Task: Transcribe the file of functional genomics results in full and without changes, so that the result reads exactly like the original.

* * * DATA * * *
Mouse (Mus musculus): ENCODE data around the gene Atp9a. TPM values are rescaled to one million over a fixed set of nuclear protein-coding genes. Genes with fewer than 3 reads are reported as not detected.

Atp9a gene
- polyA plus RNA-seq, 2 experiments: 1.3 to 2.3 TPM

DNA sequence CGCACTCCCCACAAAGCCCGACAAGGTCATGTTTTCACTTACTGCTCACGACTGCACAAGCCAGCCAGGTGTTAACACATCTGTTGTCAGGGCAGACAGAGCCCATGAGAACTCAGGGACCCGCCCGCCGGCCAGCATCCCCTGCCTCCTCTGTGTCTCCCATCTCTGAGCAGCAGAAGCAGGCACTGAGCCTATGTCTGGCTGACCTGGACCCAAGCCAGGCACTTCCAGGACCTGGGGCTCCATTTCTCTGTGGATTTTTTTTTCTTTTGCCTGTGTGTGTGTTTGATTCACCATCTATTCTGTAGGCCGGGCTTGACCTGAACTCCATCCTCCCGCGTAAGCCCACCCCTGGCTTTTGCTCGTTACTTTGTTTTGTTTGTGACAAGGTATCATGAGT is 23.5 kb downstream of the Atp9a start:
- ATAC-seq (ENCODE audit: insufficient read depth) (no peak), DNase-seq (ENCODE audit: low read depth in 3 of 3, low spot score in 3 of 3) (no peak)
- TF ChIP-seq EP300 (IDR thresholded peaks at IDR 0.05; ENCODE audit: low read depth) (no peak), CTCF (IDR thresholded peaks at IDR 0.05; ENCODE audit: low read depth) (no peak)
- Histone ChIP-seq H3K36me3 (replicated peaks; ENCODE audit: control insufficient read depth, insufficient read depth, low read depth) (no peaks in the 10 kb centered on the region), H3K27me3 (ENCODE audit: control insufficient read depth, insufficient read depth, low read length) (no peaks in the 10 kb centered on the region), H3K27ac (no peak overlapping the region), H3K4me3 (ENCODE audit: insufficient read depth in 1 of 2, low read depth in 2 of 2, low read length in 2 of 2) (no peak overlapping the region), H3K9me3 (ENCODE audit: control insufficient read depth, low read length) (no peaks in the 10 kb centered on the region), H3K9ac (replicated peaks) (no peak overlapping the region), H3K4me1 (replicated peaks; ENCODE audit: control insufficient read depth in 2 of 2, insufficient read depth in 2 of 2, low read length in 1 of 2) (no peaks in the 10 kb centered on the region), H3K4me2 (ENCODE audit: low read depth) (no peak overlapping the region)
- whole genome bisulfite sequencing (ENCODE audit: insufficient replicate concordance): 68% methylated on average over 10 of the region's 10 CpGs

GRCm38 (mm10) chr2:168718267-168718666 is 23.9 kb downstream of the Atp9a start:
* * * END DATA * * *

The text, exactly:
Mouse (Mus musculus): ENCODE data around the gene Atp9a. TPM values are rescaled to one million over a fixed set of nuclear protein-coding genes. Genes with fewer than 3 reads are reported as not detected.

Atp9a gene
- polyA plus RNA-seq, 2 experiments: 1.3 to 2.3 TPM

DNA sequence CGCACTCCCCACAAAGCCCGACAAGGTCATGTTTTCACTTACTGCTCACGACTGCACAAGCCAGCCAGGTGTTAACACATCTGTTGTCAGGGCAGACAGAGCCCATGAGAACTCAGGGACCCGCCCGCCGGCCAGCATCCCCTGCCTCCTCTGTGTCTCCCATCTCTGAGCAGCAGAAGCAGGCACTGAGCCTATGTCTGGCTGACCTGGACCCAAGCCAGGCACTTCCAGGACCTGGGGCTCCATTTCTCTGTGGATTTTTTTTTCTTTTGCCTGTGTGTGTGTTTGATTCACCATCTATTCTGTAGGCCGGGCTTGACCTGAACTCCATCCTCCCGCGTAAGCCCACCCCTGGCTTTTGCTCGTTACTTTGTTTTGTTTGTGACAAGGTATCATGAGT is 23.5 kb downstream of the Atp9a start:
- ATAC-seq (ENCODE audit: insufficient read depth) (no peak), DNase-seq (ENCODE audit: low read depth in 3 of 3, low spot score in 3 of 3) (no peak)
- TF ChIP-seq EP300 (IDR thresholded peaks at IDR 0.05; ENCODE audit: low read depth) (no peak), CTCF (IDR thresholded peaks at IDR 0.05; ENCODE audit: low read depth) (no peak)
- Histone ChIP-seq H3K36me3 (replicated peaks; ENCODE audit: control insufficient read depth, insufficient read depth, low read depth) (no peaks in the 10 kb centered on the region), H3K27me3 (ENCODE audit: control insufficient read depth, insufficient read depth, low read length) (no peaks in the 10 kb centered on the region), H3K27ac (no peak overlapping the region), H3K4me3 (ENCODE audit: insufficient read depth in 1 of 2, low read depth in 2 of 2, low read length in 2 of 2) (no peak overlapping the region), H3K9me3 (ENCODE audit: control insufficient read depth, low read length) (no peaks in the 10 kb centered on the region), H3K9ac (replicated peaks) (no peak overlapping the region), H3K4me1 (replicated peaks; ENCODE audit: control insufficient read depth in 2 of 2, insufficient read depth in 2 of 2, low read length in 1 of 2) (no peaks in the 10 kb centered on the region), H3K4me2 (ENCODE audit: low read depth) (no peak overlapping the region)
- whole genome bisulfite sequencing (ENCODE audit: insufficient replicate concordance): 68% methylated on average over 10 of the region's 10 CpGs

GRCm38 (mm10) chr2:168718267-168718666 is 23.9 kb downstream of the Atp9a start: